So not only will it ‘calm’ your PMT, ladies (yes, a pungent shower gel can help with all that bloating, migraines, breast tenderness, fatigue, anxiety, dysphoria etc) it will also magically turn you into some rampant sex beast, much nicer for those around you, no?

    The website also makes a lovely little joke about PMT in the copy for their “Vibrance” lipstick. I quote the following:

    “How glorious that VIBRANCE is your strength. This will get you a long way in life. Who doesn’t like to be around someone who has VIBRANCE? Only someone who has PMT or a hangover, perhaps? They might see it as a weakness until you share your secret with them.”

    Oh yes, because PMT can be equated to self inflicted alcohol poisoning, can’t it?

    What utter misogyny. It really makes me so angry, I cannot tell you. Who has the audacity to make such claims? Oh yes, it’s that wacky, family-run friendly hippy soap shop Lush. My arse.

  3. On the subject of un-cured soap, it is true that cold processed soap does indeed have to cure for 4-6 weeks for the nasty caustic soda (sodium hydroxide – it’s in all Lush soaps) it contains to saponify and become safe and inert. BUT…. Lush don’t actually make their own soap! They buy it in, in huge bulk, from a soap base manufacturer. When it comes in it is in pellet form (noodles) and it is already saponified and cured and is effectively extremely natural soap. When this soap is made is unknown, it could be years old, you’d never know.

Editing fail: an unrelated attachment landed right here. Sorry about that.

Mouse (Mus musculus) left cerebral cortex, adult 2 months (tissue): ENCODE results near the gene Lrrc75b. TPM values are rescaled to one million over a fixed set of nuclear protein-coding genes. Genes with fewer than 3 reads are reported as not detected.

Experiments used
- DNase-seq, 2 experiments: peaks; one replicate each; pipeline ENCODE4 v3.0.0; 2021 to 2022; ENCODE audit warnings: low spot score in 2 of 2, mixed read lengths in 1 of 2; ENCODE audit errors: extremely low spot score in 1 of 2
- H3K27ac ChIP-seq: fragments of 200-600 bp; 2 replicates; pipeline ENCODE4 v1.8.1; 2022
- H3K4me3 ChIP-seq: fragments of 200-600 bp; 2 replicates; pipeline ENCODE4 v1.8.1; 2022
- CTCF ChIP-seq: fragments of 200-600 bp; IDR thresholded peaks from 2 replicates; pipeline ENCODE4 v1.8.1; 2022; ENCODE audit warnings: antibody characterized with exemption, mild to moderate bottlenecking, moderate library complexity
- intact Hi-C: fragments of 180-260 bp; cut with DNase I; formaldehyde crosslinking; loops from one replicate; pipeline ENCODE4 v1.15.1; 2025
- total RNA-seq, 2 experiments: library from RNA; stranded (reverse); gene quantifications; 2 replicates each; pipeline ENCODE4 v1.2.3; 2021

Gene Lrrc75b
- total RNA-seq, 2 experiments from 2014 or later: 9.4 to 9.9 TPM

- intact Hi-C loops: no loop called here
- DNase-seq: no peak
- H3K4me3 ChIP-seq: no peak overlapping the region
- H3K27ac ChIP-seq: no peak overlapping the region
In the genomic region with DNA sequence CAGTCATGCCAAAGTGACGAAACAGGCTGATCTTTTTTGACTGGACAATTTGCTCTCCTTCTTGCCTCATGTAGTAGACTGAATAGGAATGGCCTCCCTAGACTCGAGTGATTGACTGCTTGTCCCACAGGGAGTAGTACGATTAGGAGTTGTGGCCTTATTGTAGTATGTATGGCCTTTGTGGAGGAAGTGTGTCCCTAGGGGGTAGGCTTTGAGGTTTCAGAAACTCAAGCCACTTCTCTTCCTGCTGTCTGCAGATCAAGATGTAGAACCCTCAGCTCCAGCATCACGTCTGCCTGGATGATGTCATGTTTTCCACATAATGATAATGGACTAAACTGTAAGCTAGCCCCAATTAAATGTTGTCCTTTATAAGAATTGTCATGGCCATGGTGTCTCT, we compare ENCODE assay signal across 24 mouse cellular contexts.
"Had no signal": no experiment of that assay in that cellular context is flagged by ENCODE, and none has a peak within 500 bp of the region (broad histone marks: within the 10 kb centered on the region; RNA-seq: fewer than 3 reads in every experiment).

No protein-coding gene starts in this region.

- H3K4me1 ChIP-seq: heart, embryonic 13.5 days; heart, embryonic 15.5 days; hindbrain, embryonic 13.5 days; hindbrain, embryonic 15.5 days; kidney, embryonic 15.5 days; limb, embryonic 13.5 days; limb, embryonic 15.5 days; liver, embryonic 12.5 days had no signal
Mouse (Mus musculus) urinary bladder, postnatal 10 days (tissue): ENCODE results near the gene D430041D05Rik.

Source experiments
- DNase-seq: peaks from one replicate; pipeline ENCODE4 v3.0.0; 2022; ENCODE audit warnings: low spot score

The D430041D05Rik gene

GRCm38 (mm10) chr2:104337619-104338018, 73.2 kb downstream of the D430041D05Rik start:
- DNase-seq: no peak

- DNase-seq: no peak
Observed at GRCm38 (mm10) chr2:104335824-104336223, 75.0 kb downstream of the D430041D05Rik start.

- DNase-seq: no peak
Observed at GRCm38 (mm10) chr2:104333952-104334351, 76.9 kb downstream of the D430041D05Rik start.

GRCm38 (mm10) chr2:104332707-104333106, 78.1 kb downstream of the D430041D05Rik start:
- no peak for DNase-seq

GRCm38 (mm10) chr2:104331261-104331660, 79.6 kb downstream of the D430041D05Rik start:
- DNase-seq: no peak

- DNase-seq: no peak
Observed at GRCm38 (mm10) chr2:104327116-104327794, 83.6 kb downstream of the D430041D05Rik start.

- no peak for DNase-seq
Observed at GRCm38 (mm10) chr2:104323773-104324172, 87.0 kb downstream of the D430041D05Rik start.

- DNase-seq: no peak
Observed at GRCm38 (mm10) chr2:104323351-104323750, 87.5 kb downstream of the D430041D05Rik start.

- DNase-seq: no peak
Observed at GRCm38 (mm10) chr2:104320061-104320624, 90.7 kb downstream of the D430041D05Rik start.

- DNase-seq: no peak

What Lush then do with it is melt it down in huge 4′ high saucepans (vessels), add loads of water to make it runny, add their bright colouring powders and fragrance and oils (to make it ‘nourishing’) mix it up with huge hand held industrial size blenders and then pour it into moulds where it sets quite quickly, but now it has loads of liquid in it that it didn’t need so, as it’s turned out and hits the air, it starts to shrink. It will shrink anything up to 20%, depending on which soap it is and how much water or juice or honey or oil or oats have been added to it.